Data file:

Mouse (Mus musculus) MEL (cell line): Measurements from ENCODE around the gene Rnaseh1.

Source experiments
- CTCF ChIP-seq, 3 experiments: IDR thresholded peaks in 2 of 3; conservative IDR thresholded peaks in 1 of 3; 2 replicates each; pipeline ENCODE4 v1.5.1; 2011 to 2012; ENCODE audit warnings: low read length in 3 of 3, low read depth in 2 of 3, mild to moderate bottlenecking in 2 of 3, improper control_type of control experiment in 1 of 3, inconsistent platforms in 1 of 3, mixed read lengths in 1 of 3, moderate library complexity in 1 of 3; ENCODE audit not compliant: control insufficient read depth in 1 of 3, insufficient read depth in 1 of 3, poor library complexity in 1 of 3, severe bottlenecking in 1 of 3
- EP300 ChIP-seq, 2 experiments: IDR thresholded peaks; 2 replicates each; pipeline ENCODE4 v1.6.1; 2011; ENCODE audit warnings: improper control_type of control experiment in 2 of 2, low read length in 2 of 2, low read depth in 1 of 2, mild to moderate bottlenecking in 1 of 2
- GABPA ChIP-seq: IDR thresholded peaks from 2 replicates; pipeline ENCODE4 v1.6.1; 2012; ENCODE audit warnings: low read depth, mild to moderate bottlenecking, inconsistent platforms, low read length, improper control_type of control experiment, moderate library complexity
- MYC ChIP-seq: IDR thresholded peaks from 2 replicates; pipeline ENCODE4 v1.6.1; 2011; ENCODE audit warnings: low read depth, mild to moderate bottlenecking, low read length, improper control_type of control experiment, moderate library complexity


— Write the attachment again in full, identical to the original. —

Mouse (Mus musculus) MEL (cell line): Measurements from ENCODE around the gene Rnaseh1.

Source experiments
- CTCF ChIP-seq, 3 experiments: IDR thresholded peaks in 2 of 3; conservative IDR thresholded peaks in 1 of 3; 2 replicates each; pipeline ENCODE4 v1.5.1; 2011 to 2012; ENCODE audit warnings: low read length in 3 of 3, low read depth in 2 of 3, mild to moderate bottlenecking in 2 of 3, improper control_type of control experiment in 1 of 3, inconsistent platforms in 1 of 3, mixed read lengths in 1 of 3, moderate library complexity in 1 of 3; ENCODE audit not compliant: control insufficient read depth in 1 of 3, insufficient read depth in 1 of 3, poor library complexity in 1 of 3, severe bottlenecking in 1 of 3
- EP300 ChIP-seq, 2 experiments: IDR thresholded peaks; 2 replicates each; pipeline ENCODE4 v1.6.1; 2011; ENCODE audit warnings: improper control_type of control experiment in 2 of 2, low read length in 2 of 2, low read depth in 1 of 2, mild to moderate bottlenecking in 1 of 2
- GABPA ChIP-seq: IDR thresholded peaks from 2 replicates; pipeline ENCODE4 v1.6.1; 2012; ENCODE audit warnings: low read depth, mild to moderate bottlenecking, inconsistent platforms, low read length, improper control_type of control experiment, moderate library complexity
- MYC ChIP-seq: IDR thresholded peaks from 2 replicates; pipeline ENCODE4 v1.6.1; 2011; ENCODE audit warnings: low read depth, mild to moderate bottlenecking, low read length, improper control_type of control experiment, moderate library complexity